Mark Pierce, a 58-year-old who drives for Hoover City Schools in Alabama, drove off the road and crashed his empty school bus into some woods on the afternoon of Jan. 31. State troopers and Hoover police responded to the accident and determined Pierce to be under the influence of alcohol. His BAC was 0.15, almost four times the state's legal limit of 0.04.
On Feb. 5, the Sauk Centre School District's transportation department in central Minnesota received three calls complaining about a bus carrying over 50 students and driven by 63-year-old Thomas R. Bromen. Two calls were from daycare centers expecting students that that Bromen did not drop off, and one call was from a truck driver who witnessed the bus run a red light and almost run him off the road.
The driver admitted to Transportation Director Jon Fevig that he was drunk and police were called. Over three hours after Bromen had come into work that afternoon, a breath test at police headquarters revealed that his BAC was 0.16. Minnesota law prohibits drivers from operating a school bus "when there is physical evidence present in the person's body of the consumption of any alcohol."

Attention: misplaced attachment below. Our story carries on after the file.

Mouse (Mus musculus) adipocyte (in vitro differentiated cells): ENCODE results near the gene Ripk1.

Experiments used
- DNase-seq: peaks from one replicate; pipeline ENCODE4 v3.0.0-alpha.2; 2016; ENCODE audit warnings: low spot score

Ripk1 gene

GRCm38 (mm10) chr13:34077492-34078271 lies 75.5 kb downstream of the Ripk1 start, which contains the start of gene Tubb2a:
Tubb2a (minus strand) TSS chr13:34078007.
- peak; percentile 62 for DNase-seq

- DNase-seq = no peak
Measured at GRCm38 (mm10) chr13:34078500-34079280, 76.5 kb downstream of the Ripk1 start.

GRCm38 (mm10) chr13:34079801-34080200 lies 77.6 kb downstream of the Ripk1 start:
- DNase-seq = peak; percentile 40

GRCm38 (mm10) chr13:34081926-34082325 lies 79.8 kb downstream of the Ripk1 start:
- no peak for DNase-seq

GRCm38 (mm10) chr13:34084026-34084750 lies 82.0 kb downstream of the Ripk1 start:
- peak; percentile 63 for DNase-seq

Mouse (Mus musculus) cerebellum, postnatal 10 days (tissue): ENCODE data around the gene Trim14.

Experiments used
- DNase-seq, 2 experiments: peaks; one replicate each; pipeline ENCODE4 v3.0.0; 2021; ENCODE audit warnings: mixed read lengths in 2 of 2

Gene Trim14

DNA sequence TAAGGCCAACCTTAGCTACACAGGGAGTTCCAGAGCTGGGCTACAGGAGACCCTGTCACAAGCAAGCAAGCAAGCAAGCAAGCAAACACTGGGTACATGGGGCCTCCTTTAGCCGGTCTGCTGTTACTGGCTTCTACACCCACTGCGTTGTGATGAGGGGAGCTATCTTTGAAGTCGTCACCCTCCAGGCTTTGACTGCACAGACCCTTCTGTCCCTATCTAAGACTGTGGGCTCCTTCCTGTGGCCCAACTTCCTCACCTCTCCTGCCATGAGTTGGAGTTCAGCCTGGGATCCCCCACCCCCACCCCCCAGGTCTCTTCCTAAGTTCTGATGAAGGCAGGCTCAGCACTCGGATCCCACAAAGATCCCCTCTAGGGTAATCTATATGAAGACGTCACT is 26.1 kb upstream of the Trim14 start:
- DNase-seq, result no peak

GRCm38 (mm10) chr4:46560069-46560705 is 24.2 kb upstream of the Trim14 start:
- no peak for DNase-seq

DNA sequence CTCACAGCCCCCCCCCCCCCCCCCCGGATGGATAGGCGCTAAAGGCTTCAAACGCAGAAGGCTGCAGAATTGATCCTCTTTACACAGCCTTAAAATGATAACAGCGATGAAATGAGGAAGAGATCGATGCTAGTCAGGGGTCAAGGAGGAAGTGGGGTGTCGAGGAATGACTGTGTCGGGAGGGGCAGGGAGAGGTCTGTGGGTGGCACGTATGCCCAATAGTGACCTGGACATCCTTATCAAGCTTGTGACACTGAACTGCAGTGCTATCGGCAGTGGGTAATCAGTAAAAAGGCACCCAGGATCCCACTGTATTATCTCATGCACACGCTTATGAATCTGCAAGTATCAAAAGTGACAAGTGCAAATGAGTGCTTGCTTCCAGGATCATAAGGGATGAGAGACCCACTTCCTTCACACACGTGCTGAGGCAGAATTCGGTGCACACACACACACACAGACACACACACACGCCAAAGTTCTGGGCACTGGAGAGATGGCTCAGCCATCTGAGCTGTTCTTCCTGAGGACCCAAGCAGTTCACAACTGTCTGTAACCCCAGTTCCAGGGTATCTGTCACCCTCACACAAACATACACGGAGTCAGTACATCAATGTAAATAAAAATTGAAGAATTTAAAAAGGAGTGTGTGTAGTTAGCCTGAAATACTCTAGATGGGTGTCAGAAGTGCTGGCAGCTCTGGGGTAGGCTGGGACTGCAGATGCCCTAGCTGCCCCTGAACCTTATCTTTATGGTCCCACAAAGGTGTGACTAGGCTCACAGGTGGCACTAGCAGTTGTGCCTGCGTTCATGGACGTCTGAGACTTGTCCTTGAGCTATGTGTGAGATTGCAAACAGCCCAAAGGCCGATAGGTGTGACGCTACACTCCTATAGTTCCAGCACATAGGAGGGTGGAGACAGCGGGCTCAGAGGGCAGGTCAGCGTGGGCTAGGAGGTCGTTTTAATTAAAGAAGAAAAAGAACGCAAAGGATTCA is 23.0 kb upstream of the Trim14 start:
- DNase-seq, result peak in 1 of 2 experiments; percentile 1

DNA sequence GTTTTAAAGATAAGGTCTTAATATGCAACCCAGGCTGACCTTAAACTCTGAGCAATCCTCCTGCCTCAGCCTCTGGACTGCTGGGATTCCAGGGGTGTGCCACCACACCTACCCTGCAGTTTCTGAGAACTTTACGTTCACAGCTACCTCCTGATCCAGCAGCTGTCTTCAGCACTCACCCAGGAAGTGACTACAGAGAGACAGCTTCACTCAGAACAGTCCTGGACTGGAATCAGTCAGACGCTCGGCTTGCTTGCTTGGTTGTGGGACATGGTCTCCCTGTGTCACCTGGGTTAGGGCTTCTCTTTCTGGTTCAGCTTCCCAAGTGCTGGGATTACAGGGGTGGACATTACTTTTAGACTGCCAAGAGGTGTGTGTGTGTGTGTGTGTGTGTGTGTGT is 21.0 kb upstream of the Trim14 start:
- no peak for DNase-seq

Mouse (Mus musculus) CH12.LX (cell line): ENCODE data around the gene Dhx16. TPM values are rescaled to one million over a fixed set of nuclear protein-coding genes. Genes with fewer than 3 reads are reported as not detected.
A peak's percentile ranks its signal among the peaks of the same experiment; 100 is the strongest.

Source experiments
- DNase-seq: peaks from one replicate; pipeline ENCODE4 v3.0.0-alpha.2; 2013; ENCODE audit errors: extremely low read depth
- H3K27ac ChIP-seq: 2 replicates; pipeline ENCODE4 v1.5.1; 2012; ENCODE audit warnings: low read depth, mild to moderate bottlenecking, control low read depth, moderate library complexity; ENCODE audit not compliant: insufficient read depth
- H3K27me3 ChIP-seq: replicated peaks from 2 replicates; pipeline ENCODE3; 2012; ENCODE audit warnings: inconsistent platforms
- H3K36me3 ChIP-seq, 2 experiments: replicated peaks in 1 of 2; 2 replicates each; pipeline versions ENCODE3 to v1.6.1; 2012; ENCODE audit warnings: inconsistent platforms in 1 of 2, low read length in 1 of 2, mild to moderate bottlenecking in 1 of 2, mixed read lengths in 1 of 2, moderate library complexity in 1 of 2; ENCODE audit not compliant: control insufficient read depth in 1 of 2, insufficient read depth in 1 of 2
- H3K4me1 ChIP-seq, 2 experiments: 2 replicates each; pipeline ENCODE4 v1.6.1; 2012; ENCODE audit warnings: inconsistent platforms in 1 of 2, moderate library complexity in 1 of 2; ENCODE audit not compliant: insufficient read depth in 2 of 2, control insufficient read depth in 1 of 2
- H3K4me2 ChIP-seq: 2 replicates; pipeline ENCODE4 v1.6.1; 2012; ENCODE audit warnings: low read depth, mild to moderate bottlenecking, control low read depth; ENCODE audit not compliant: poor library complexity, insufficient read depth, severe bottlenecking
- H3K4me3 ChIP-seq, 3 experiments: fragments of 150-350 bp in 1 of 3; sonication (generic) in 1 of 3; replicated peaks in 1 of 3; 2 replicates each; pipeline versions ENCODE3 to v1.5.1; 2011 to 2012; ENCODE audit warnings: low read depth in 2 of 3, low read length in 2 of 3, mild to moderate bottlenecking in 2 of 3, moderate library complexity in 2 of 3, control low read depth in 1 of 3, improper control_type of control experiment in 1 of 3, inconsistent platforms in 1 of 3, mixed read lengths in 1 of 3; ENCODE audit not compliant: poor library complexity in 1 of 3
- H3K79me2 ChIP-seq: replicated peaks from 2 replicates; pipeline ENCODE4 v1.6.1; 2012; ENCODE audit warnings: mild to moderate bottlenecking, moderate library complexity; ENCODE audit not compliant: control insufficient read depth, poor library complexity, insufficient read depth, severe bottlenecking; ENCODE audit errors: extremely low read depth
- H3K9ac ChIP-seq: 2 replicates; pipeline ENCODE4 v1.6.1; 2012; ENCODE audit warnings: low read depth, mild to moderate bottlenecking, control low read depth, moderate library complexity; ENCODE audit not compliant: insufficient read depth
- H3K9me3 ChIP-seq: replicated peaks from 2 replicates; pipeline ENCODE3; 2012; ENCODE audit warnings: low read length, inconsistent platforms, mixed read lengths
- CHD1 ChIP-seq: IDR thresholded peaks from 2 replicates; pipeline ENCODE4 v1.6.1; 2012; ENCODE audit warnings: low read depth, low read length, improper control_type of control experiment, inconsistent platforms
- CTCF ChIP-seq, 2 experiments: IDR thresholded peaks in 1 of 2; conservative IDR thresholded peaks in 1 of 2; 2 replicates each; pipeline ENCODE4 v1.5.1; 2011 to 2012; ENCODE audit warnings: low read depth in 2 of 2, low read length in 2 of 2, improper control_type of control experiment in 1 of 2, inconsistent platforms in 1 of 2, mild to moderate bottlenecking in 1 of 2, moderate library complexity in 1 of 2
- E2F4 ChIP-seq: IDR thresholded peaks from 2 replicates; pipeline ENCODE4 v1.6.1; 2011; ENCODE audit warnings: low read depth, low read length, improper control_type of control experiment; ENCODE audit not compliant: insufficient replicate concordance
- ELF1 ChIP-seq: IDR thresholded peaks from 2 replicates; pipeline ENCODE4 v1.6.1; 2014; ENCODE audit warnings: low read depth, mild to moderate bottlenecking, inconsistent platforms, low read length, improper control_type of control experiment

Both drivers were later fired from their jobs. This is the eighth incident this school year of school bus drivers illegally driving students while intoxicated.
- Video Shows 8-Year-Old Autistic Girl Dragged Off School Bus
- Extended School Bus Stop Arm Decreases Illegal Passing
- ‘School Bus Driver’ Inadequately Describes Responsibilities, Says NASDPTS
- Alabama Student Honored for Stopping Drunk School Bus Driver
- New York’s Best School Bus Drivers Go Head-to-Head in Annual School Bus Safety Competition